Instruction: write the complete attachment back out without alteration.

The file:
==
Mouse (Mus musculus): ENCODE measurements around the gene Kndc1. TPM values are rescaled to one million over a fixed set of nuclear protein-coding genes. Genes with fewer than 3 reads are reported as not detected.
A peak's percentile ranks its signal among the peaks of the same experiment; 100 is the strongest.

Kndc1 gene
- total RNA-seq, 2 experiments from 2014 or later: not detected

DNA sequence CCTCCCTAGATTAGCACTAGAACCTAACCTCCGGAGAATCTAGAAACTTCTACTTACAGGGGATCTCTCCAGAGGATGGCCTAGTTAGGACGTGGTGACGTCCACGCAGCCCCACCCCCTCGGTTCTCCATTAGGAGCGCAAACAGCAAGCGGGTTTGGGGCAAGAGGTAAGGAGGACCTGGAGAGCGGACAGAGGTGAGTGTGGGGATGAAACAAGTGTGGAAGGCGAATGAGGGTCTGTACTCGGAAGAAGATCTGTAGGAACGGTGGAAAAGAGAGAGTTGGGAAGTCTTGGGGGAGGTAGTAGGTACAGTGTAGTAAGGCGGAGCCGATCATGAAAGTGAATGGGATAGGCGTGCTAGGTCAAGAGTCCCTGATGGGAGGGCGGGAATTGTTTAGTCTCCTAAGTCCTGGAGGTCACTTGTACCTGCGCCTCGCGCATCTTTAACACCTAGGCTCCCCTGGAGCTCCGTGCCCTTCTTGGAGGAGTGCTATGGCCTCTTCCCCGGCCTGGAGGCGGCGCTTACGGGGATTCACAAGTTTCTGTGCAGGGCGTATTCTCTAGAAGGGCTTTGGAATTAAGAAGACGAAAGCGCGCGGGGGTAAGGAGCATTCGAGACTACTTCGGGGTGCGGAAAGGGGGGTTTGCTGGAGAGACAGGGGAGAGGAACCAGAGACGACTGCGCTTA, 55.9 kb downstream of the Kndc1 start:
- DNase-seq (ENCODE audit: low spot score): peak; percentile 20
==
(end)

Mouse (Mus musculus): ENCODE measurements around the gene Kndc1. TPM values are rescaled to one million over a fixed set of nuclear protein-coding genes. Genes with fewer than 3 reads are reported as not detected.
A peak's percentile ranks its signal among the peaks of the same experiment; 100 is the strongest.

Kndc1 gene
- total RNA-seq, 2 experiments from 2014 or later: not detected

DNA sequence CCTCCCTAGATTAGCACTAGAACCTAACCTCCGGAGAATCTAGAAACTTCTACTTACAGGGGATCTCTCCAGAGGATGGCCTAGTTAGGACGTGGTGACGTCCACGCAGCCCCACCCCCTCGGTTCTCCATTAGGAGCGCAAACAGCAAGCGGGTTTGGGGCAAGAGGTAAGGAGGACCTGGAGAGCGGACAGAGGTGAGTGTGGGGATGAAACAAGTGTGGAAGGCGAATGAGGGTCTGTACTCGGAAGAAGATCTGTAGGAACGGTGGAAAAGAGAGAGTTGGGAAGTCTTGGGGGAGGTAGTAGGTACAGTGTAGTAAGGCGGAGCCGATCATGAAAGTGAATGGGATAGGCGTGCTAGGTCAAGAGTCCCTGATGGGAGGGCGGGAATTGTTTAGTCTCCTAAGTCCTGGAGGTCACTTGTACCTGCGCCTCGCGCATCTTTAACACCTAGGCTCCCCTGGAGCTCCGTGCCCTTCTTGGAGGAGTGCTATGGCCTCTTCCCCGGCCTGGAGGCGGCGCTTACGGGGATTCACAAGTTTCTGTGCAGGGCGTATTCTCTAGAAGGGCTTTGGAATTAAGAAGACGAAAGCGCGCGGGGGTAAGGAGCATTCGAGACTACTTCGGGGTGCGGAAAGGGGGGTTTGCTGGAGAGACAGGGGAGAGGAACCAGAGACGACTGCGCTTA, 55.9 kb downstream of the Kndc1 start:
- DNase-seq (ENCODE audit: low spot score): peak; percentile 20